I realize suddenly that I’m smiling.

“Should we call ahead?” I ask Janis, raising my voice so she can hear me. I’m thinking that if we want Agent Fox to get his procedure before his people find out about it, we need to have everyone ready when we get there. At the very least, we’ll need a breathing machine or another hand to operate the hand breather.

“Not the facility. I will call a doctor I know. Once he looks at the agent, we can decide who else we need. I cannot decide if Baxter will support this or not. I think I may be scared of his reaction.”

“I guess we don’t even know for sure if we can help him.”

“We will help him. Our facility is better than any hospital’s.”

“What if he doesn’t want our help?”

“When he can say as much, I’ll listen.” Her voice is probably just raised so that I can hear her, but I swear I heard emotion in the sentence. I don’t know which emotion exactly. Anger? Resolution? Desperation? I wonder if Janis’s fans are whirring.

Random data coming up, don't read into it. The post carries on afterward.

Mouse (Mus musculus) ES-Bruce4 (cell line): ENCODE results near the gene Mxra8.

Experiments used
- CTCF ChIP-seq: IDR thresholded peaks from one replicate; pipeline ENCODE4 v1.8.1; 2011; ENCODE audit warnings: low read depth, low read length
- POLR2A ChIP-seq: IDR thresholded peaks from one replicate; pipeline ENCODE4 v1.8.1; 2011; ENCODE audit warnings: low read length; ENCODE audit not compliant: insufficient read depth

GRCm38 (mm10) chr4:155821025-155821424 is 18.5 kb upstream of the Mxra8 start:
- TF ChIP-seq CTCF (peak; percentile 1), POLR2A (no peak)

I remember in a flash what happened last time Janis’s fans whirred a lot. “Are you okay?”

There’s a silence. “No. I’m not.”

I feel the ambulance slow to a stop. Janis comes into the patient area. The scrubs she’s wearing are soaked with sweat. Her fans are making a constant buzz sound. I move so that she can take over on the hand breather. “How ‘not okay’ are you?”

“I will be able to operate the breather. You will need to drive.”

“Okay, but I don’t know how to get to the facility.”

Janis closes her eyes. Her fans start whirring even faster.

“I…I can figure it out!” I say quickly.

Janis seems to calm down. Her fans die down to less worrisome levels.

“Just…relax,” I say.

She doesn’t acknowledge me. She just pumps the breather.